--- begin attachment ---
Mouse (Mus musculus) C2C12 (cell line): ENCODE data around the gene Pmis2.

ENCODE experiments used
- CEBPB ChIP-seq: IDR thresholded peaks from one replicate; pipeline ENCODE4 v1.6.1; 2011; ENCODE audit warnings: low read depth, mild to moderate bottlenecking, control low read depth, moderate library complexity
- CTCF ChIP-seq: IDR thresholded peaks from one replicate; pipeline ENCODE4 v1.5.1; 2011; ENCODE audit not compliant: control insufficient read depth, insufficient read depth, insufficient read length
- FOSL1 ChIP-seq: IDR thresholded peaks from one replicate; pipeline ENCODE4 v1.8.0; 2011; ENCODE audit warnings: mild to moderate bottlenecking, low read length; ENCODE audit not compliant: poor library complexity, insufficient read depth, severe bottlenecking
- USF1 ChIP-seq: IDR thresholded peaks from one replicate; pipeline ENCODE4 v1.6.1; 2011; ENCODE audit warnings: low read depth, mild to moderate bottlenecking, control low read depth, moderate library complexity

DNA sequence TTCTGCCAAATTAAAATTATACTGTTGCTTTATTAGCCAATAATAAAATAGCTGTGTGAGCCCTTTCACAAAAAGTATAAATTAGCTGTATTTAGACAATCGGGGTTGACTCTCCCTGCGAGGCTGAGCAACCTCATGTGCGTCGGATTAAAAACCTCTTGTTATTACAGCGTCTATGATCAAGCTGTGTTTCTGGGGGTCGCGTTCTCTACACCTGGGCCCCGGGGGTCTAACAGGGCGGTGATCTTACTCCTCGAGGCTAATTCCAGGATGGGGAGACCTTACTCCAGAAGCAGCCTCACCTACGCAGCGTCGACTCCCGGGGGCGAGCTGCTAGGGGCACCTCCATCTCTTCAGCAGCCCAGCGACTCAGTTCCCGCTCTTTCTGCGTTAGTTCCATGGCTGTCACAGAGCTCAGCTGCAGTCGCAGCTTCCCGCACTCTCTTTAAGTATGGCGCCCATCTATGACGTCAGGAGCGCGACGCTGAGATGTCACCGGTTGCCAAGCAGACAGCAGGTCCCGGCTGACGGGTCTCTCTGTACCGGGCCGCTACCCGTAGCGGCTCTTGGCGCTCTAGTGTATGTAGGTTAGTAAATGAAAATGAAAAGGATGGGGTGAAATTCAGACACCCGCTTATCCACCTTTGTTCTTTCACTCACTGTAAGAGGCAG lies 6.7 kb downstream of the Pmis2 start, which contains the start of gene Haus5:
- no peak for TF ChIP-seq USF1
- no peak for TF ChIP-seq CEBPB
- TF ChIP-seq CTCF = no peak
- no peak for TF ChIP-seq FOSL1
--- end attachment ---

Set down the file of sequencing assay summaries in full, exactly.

Mouse (Mus musculus) C2C12 (cell line): ENCODE data around the gene Pmis2.

ENCODE experiments used
- CEBPB ChIP-seq: IDR thresholded peaks from one replicate; pipeline ENCODE4 v1.6.1; 2011; ENCODE audit warnings: low read depth, mild to moderate bottlenecking, control low read depth, moderate library complexity
- CTCF ChIP-seq: IDR thresholded peaks from one replicate; pipeline ENCODE4 v1.5.1; 2011; ENCODE audit not compliant: control insufficient read depth, insufficient read depth, insufficient read length
- FOSL1 ChIP-seq: IDR thresholded peaks from one replicate; pipeline ENCODE4 v1.8.0; 2011; ENCODE audit warnings: mild to moderate bottlenecking, low read length; ENCODE audit not compliant: poor library complexity, insufficient read depth, severe bottlenecking
- USF1 ChIP-seq: IDR thresholded peaks from one replicate; pipeline ENCODE4 v1.6.1; 2011; ENCODE audit warnings: low read depth, mild to moderate bottlenecking, control low read depth, moderate library complexity

DNA sequence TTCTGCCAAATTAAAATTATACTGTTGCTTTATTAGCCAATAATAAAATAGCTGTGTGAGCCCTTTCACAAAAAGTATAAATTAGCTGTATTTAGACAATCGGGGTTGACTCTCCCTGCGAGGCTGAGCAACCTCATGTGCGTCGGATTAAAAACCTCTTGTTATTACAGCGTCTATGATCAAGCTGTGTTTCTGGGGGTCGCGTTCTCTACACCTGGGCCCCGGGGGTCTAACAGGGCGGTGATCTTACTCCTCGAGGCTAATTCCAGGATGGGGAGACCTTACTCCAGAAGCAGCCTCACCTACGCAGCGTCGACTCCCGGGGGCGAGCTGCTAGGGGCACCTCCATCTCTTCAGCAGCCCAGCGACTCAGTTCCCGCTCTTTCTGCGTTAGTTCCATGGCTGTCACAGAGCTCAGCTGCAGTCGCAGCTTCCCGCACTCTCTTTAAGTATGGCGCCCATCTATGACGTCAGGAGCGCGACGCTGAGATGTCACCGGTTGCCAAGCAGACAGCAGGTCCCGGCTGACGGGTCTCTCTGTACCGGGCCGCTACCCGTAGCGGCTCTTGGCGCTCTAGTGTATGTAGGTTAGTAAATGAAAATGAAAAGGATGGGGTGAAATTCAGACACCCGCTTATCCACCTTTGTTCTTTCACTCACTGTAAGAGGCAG lies 6.7 kb downstream of the Pmis2 start, which contains the start of gene Haus5:
- no peak for TF ChIP-seq USF1
- no peak for TF ChIP-seq CEBPB
- TF ChIP-seq CTCF = no peak
- no peak for TF ChIP-seq FOSL1